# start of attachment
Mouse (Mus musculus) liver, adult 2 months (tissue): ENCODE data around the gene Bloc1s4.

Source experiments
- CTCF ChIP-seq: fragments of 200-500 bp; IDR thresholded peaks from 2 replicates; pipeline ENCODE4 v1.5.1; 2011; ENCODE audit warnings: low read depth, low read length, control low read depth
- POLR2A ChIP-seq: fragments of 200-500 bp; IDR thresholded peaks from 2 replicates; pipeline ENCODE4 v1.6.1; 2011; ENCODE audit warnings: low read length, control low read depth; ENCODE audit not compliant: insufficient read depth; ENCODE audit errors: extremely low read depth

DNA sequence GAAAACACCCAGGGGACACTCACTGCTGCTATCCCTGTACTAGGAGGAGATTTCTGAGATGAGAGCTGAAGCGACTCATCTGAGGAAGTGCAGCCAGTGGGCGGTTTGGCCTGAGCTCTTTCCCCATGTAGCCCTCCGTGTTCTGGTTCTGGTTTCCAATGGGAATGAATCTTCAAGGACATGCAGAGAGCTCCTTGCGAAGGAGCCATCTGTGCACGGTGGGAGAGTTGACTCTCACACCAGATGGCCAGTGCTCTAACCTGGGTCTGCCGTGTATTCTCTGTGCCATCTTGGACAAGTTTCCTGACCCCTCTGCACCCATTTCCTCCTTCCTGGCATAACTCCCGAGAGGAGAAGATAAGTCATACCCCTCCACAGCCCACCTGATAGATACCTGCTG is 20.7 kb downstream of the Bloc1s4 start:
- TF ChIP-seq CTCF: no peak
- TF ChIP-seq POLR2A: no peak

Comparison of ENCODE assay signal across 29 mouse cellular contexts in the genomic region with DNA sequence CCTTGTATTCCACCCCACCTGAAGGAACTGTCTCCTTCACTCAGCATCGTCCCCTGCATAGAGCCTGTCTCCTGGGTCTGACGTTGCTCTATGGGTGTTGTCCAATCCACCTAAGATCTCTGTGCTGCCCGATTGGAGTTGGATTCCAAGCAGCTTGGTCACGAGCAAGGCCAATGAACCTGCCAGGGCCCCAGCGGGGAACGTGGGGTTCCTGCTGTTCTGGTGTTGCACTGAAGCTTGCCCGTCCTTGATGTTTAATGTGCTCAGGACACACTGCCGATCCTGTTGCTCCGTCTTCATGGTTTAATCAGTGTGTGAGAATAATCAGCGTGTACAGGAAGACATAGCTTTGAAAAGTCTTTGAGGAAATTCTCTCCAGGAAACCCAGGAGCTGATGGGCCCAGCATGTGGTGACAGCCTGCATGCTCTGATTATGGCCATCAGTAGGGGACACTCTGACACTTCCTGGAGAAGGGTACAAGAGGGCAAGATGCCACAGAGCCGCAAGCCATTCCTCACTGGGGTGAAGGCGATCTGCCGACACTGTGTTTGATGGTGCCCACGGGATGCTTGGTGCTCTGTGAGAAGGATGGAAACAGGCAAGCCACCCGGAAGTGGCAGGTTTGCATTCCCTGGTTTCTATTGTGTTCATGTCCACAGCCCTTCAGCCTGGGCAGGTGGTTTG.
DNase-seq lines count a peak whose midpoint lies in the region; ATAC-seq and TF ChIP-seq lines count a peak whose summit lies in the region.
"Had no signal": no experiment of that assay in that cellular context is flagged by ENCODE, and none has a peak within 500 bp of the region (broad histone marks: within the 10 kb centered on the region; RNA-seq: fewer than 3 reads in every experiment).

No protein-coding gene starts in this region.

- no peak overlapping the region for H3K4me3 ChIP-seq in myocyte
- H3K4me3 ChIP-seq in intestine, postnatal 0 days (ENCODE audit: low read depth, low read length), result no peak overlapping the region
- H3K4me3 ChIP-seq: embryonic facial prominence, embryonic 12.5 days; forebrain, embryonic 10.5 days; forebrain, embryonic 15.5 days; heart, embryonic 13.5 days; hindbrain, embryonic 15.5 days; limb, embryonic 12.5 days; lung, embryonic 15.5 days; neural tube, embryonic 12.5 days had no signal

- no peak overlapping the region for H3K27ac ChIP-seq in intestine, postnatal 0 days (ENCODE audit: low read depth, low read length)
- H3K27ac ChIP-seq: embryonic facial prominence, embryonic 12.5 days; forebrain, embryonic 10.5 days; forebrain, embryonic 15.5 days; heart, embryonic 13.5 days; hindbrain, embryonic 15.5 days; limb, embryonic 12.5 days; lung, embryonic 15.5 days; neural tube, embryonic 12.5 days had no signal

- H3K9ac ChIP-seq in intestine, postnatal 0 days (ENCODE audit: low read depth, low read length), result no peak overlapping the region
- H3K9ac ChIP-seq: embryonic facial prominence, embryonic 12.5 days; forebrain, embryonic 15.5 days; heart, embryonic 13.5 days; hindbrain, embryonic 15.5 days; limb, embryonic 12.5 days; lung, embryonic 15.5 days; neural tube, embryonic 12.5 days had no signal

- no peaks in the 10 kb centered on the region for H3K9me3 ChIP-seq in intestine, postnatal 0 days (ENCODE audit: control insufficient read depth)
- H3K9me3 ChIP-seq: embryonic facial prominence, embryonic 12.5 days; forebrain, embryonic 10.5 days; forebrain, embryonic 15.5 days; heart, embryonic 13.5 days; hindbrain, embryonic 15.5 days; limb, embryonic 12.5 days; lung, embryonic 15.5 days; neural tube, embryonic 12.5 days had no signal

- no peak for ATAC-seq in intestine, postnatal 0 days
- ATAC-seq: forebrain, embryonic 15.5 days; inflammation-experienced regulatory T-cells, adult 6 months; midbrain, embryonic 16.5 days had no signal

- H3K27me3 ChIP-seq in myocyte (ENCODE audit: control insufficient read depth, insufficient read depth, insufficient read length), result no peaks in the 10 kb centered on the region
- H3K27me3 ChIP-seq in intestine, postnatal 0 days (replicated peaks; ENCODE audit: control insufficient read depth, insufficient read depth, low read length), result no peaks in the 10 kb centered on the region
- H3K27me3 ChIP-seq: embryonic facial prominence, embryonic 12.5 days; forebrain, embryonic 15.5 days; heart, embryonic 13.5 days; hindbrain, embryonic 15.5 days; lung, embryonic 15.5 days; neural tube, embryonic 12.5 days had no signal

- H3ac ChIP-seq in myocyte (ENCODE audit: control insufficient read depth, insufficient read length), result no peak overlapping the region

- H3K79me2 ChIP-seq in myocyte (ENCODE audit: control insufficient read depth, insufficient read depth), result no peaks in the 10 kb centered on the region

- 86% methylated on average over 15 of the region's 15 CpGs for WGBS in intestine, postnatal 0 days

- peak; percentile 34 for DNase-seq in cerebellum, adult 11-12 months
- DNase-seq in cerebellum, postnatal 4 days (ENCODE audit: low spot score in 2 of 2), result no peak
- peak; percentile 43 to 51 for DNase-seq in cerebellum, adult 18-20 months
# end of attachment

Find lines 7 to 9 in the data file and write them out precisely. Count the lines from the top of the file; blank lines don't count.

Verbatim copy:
- TF ChIP-seq POLR2A: no peak

Comparison of ENCODE assay signal across 29 mouse cellular contexts in the genomic region with DNA sequence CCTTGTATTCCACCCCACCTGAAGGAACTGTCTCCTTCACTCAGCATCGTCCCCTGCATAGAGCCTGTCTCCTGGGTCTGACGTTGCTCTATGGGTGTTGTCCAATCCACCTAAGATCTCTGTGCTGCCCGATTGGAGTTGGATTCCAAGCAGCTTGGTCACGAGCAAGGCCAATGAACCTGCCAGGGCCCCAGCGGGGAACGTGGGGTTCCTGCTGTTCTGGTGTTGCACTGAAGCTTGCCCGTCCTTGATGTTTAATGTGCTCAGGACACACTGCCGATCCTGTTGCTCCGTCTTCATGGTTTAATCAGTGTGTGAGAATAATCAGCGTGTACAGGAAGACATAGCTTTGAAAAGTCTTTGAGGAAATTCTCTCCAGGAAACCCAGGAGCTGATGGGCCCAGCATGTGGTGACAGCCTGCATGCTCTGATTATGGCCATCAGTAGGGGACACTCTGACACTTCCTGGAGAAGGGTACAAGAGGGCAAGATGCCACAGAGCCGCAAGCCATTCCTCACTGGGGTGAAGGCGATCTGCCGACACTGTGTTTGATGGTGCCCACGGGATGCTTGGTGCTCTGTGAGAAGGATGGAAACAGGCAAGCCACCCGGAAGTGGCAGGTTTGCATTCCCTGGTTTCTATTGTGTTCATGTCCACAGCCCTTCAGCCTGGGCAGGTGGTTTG.
DNase-seq lines count a peak whose midpoint lies in the region; ATAC-seq and TF ChIP-seq lines count a peak whose summit lies in the region.